Explosions ripped apart the dank gloom above and lit the nightmarish un-night sky. The light the explosions created didn’t cast clarity in the darkness, instead it illuminated grotesque images of demons and dragons amongst the banks of smog before a shower of heat and vaporized metal rained down on him and his troops from the heavens.
The trick had worked. Only a handful of mortars and rockets made it past the blanket of counter-measures his reserve units had launched from their hidden position behind the ridge, sheltering the advance of their Jotune brethren from bombardment and certain annihilation.
But the protection was not perfect, and here and there amongst his racing warriors a plume of fire would mark where an enemy missile had snuck through to find its mark. Bodies were incinerated upon impact and others were thrown into the air like a gilja’s linen doll at the end of playtime.
The losses stung, but they would have been worse - catastrophic even, if not for the support units in his train. Fenris gave a thought to whether the tin-cans running the army before him were foolish enough to believe he would be vanquished by simple mortar fire. If they were, he thought with a smirk, then their pathetic little “empire” was doomed.
Emboldened, Fenris reached even deeper into his considerable stores of energy and willed his legs to carry him faster. They were less than a half-kilometer away from the Synthien front line, and almost within reach.
And that was when the sky to the south broke.
What began as a glow behind the darkness exploded as hundreds of blazing trails cut through the banks of smog. One of the fiery meteors burned brightest, taking the lead in front of the others. Fenris saw and knew it had to be his rival Oathki.
So the peacock decided to fight, he thought, watching the tracers of fire intercept a squadron of never before seen Synthien flyers.
Soon the southern sky was peppered with flowering explosions and twisting braids of flame as air-infantry units skirmished with the nimble Synthien jets.There must have been even more to Oathki’s vanguard than even Fenris could see. For in deep gloom of the Fracture, ghost light flared with the stuttering salvos of anti-air fire coming from some unknown source.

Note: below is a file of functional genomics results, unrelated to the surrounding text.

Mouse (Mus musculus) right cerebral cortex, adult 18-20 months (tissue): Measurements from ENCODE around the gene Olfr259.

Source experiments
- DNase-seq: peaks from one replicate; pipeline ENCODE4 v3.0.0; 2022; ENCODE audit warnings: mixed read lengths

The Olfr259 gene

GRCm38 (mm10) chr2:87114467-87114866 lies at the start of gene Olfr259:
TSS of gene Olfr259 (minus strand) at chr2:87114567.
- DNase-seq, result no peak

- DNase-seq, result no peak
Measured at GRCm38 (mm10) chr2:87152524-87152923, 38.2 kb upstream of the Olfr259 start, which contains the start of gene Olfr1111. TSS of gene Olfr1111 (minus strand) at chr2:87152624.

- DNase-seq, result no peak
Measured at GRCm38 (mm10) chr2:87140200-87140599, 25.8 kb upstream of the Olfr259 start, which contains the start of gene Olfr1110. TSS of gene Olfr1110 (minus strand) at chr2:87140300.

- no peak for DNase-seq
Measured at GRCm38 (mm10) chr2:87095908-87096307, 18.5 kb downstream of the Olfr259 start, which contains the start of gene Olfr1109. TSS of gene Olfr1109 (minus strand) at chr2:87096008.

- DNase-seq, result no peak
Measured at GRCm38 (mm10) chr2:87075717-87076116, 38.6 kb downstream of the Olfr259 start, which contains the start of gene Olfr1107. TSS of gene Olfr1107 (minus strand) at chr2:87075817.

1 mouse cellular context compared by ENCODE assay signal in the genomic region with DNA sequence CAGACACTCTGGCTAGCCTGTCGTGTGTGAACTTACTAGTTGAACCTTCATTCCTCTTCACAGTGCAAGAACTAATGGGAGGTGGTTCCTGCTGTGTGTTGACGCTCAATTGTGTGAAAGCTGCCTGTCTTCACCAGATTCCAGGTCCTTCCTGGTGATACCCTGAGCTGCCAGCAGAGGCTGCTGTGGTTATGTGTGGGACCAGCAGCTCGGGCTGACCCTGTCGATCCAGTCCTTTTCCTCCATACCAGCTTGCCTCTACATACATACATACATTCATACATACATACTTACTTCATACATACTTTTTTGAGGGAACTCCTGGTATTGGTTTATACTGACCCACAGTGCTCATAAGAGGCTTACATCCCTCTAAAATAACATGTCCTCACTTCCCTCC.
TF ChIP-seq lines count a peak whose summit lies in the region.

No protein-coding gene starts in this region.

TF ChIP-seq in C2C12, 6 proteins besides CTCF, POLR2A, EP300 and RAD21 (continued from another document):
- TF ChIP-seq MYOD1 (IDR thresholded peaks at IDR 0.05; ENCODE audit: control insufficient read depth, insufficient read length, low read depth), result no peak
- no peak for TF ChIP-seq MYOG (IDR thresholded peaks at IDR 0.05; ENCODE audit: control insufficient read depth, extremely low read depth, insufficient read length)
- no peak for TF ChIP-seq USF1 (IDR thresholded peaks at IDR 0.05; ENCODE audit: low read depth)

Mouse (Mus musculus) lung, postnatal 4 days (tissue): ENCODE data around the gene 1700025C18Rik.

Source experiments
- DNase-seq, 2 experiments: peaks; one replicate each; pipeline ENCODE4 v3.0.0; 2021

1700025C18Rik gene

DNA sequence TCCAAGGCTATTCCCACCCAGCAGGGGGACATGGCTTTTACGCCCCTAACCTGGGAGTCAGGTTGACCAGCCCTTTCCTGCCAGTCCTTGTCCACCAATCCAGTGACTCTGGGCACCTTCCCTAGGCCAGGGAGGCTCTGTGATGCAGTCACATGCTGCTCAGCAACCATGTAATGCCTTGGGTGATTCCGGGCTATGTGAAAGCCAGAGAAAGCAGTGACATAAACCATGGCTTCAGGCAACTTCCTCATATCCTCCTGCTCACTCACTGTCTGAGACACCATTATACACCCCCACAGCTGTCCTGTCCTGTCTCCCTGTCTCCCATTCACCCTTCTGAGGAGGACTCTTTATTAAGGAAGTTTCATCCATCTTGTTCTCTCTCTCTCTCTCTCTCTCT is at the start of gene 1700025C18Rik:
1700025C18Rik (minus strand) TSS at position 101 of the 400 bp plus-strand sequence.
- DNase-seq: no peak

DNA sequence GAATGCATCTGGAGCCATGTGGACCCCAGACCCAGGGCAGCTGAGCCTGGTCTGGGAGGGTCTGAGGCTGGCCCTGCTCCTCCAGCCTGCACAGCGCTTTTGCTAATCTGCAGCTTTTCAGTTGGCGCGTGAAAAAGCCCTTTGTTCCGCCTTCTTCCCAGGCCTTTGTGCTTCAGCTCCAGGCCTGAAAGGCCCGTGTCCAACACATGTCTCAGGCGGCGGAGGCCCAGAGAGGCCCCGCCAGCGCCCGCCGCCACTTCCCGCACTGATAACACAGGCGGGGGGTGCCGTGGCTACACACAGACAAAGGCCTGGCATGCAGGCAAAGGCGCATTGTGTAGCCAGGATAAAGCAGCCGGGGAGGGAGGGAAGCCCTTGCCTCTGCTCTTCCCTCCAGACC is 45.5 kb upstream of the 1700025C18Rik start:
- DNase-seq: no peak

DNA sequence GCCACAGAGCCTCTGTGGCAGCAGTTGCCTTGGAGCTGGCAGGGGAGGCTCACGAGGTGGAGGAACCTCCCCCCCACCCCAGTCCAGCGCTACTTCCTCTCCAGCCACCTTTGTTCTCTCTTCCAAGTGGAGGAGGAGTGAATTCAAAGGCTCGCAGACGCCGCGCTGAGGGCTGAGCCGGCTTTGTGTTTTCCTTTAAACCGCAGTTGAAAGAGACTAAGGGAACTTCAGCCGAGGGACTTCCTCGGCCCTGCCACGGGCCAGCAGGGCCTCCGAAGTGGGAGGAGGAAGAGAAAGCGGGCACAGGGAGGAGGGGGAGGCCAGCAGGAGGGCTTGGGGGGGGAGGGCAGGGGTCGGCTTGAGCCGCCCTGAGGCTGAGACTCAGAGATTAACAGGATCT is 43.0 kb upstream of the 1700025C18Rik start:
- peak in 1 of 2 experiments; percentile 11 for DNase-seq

The sky was a dazzling display of colored beams of energy, contrails of fire, and the flashing afterglows that lingered like specters in the smog. Blue fire rained down into the Synthien line, splashing and spilling like liquid through the assembled ranks of machine warriors. The fire burned so hot that those caught at its center, simply melted as lard melts over a cook pit. A portion of the robotic ground units responded to the danger and turned their attention to the incoming fire above, returning their own crack shots. Two of the smaller blue-green hulks and one of the brown titans pivoted slowly and reared back to regard the harriers above, sending searing lances of purple light to stem the tide of fire coming from the sky.
The whole spectacle was proving to be a tremendous distraction.
With chaos raining down, Fenris didn’t falter in his charge, he bared his teeth and pressed on. The bulk of the metal skeletons seemed to take notice and were once again firing at his troops. Now that he was close enough to see the dull red glow in the hollow sockets of their eyes, he felt his hatred and malice towards them kindle in his gut into a bloodlust that overwhelmed his mind.
The wolf lord screamed one final battle cry before blade met bone and metal crashed against steel. The assault on Centropolis had begun.